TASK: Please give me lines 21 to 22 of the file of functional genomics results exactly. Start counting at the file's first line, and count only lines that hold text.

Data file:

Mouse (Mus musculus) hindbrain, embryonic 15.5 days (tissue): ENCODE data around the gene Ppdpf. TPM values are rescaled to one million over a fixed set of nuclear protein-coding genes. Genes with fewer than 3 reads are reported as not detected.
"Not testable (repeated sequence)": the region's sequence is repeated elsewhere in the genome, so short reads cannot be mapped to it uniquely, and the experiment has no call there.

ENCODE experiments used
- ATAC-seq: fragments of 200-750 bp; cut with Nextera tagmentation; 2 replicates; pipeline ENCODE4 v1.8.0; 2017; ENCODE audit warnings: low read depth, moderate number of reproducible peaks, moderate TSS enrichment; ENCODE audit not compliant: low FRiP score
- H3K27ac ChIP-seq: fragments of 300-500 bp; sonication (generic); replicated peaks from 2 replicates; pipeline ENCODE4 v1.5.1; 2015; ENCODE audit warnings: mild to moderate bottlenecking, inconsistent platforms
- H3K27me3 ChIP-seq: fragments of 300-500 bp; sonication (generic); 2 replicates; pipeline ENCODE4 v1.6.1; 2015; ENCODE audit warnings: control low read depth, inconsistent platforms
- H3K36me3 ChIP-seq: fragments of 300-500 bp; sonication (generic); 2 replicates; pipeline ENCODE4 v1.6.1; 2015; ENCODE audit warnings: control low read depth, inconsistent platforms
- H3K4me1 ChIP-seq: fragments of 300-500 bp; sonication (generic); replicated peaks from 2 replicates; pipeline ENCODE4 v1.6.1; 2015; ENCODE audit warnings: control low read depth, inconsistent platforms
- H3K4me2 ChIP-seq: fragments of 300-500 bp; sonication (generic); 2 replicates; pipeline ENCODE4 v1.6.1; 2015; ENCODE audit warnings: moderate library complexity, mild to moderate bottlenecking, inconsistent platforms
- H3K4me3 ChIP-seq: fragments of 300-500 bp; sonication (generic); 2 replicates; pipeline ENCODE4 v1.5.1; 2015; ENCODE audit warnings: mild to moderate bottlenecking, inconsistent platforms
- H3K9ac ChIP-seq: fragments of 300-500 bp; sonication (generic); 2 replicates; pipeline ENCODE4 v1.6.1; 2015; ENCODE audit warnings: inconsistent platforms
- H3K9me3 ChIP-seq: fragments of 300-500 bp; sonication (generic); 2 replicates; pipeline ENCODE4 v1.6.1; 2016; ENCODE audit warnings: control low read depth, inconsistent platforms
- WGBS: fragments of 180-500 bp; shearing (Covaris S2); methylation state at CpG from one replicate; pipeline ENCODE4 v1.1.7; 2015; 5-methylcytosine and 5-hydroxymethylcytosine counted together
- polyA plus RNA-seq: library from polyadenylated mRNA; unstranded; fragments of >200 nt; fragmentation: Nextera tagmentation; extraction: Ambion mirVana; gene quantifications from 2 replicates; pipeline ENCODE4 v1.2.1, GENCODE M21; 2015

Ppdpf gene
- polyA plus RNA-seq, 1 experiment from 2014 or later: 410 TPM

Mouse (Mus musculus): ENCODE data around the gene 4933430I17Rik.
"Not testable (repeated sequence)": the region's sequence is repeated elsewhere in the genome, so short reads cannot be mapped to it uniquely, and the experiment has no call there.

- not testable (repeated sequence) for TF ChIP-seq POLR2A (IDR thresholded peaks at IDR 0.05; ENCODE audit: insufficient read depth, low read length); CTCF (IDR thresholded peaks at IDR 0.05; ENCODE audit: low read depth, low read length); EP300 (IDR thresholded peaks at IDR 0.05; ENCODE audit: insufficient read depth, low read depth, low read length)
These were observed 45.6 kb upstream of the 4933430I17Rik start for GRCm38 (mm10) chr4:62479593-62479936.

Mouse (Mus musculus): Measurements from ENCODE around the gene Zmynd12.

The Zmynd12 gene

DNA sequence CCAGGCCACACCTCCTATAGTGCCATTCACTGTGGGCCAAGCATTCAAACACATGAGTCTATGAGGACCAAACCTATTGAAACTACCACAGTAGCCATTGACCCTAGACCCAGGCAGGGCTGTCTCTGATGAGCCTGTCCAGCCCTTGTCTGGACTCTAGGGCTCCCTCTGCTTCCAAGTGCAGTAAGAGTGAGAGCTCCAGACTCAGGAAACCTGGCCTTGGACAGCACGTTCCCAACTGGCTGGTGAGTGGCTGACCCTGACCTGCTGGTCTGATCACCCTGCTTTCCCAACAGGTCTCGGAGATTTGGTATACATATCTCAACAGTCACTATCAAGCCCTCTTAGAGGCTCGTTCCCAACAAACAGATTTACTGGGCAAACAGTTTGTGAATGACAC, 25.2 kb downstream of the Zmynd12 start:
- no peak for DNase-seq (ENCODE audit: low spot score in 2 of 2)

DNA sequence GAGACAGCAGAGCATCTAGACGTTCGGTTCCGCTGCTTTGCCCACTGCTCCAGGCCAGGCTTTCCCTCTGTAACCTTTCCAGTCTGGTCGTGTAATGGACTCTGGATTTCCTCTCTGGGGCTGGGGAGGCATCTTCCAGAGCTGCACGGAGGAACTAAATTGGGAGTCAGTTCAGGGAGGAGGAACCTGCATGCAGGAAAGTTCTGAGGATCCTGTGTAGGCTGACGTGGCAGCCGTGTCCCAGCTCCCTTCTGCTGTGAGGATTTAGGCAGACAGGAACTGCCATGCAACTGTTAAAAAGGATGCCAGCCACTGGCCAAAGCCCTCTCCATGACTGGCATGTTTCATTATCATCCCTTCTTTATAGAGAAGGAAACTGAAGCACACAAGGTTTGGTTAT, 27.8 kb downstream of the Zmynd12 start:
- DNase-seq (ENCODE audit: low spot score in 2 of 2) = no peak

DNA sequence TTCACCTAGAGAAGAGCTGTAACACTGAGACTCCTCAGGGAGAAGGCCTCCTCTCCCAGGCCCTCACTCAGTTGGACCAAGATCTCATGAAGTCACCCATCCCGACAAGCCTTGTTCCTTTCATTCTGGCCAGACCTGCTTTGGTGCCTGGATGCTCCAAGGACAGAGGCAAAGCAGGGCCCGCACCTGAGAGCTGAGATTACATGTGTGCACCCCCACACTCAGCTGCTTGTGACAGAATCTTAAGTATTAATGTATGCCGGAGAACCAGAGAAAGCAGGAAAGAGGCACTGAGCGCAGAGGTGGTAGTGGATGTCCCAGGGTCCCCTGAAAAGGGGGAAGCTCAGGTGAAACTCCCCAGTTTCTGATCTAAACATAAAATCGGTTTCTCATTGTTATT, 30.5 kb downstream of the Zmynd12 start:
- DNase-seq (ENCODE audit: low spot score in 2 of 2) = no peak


Mouse (Mus musculus): Measurements from ENCODE around the gene Zmynd12.

The Zmynd12 gene